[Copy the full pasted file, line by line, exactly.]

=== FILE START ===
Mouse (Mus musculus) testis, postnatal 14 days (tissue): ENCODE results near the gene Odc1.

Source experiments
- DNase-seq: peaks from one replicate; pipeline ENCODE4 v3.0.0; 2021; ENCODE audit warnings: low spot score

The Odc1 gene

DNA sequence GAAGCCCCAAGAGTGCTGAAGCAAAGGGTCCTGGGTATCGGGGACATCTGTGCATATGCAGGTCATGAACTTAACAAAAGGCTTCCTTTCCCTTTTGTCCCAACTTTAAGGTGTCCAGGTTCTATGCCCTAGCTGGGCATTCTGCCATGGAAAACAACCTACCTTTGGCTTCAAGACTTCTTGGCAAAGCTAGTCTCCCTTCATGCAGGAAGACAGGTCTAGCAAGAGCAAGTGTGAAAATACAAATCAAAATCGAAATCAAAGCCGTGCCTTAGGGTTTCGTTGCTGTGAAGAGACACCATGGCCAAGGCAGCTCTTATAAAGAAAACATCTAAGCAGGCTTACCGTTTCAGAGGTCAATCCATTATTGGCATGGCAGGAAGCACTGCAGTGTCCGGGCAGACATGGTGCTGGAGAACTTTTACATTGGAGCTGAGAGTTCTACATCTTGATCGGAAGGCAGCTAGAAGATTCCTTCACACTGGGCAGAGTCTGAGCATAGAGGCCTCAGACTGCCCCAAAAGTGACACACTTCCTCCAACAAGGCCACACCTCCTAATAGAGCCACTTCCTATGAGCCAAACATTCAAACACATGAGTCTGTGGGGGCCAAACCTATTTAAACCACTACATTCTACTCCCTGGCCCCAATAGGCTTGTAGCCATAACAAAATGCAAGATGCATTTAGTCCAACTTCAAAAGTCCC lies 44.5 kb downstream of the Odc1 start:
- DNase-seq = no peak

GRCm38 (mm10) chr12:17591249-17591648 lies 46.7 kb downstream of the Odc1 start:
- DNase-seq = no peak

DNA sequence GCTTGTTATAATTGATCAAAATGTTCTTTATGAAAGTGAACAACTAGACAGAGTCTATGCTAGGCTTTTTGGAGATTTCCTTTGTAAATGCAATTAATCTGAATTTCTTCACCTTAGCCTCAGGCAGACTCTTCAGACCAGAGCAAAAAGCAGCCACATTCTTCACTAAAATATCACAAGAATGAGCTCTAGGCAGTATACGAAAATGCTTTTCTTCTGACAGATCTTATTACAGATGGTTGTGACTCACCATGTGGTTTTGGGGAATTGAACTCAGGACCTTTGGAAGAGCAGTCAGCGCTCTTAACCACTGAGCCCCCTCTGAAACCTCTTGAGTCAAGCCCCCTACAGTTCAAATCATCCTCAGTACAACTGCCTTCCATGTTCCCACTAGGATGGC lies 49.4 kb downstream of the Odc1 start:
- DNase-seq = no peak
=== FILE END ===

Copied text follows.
Mouse (Mus musculus) testis, postnatal 14 days (tissue): ENCODE results near the gene Odc1.

Source experiments
- DNase-seq: peaks from one replicate; pipeline ENCODE4 v3.0.0; 2021; ENCODE audit warnings: low spot score

The Odc1 gene

DNA sequence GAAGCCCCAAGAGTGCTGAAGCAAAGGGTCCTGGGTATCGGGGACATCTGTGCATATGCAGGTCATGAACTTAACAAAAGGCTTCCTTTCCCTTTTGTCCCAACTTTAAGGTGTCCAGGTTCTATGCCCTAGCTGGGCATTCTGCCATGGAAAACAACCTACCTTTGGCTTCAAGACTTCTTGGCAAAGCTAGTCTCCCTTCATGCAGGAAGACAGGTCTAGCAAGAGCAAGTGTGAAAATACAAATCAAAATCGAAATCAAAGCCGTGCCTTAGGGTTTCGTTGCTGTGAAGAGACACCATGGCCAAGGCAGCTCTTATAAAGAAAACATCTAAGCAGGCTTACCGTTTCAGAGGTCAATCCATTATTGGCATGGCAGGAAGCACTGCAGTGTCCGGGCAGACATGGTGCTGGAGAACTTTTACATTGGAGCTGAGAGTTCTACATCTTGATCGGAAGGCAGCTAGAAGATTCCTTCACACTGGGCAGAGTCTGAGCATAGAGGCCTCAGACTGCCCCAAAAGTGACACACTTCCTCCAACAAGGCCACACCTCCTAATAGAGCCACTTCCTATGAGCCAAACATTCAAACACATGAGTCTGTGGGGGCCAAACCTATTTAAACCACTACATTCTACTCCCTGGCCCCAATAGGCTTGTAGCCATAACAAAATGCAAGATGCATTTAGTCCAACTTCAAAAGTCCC lies 44.5 kb downstream of the Odc1 start:
- DNase-seq = no peak

GRCm38 (mm10) chr12:17591249-17591648 lies 46.7 kb downstream of the Odc1 start:
- DNase-seq = no peak

DNA sequence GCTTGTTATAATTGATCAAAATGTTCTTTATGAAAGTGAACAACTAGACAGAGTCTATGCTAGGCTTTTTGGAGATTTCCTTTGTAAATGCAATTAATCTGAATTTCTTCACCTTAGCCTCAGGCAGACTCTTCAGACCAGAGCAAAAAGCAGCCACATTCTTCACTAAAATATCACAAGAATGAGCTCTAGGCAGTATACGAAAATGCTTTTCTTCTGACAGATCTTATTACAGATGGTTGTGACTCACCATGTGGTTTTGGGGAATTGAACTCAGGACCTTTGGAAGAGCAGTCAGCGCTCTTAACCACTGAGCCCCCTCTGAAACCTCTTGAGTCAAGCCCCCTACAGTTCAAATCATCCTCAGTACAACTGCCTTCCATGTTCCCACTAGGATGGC lies 49.4 kb downstream of the Odc1 start:
- DNase-seq = no peak